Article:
Sitting through the consultation session this morning at Lib Dem conference on IT policy (see here for a copy of the consultation paper) I learnt lots of interesting points of detail – just how many Liberal Democrats have a connection to Cambridge, the horror many have of learning Pascal and details of the issues around virtual currencies and taxation. The session also clarified my thoughts about the role of open source software in the public sector.
‘Use open source’ is often deployed as a catch-all phrase which actually includes ‘use data standards’, ‘have open data’ and ‘stop reinventing the wheel’ along with ‘use open source programs’. Those first three considerations can be helped by open source but do not necessarily require it and are not automatically delivered even if open source is used.
For example, more widespread use of BS7666 (a standard for postal addresses) would help the public sector more efficiently and accurately share data across different systems – where such sharing is appropriate of course. It is BS7666, or another address format, that matters in this example – whether or not the systems using it are open source. An open source system could use data in a different format that does not work well with other systems. A closed source system could use BS7666 to perfection.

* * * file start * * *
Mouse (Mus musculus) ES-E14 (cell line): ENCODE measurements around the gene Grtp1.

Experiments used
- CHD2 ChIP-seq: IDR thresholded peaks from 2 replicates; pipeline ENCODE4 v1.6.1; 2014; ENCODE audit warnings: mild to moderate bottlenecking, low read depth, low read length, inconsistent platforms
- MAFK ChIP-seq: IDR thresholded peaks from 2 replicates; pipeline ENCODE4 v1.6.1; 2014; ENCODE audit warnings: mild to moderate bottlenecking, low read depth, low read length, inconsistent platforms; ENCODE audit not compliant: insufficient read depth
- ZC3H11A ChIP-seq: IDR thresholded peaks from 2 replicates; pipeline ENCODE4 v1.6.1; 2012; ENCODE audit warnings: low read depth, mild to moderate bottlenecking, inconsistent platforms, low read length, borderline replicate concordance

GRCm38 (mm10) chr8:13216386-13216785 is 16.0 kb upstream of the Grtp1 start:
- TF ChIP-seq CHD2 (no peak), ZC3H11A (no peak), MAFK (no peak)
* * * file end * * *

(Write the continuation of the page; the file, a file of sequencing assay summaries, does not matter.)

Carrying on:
To take another example, many councils have paid for the development of bespoke systems that do the same as other councils. There are significant opportunities to save money (and improve services) by avoiding duplication and having new work expand on rather than repeat previous work. These opportunities can be realised in different ways: pay for open source software developments which by definition are then open to everyone else to use, or pay for software development where the public sector ends up owning the copyright. Moreover, even if the open source route is taken, it won’t automatically mean people in the public sector break the habit of not looking around more closely to see what can be shared and how.
These questions cut across several of the sections in the policy consultation paper, so I look forward to getting stuck into them further as the policy working group progresses its work.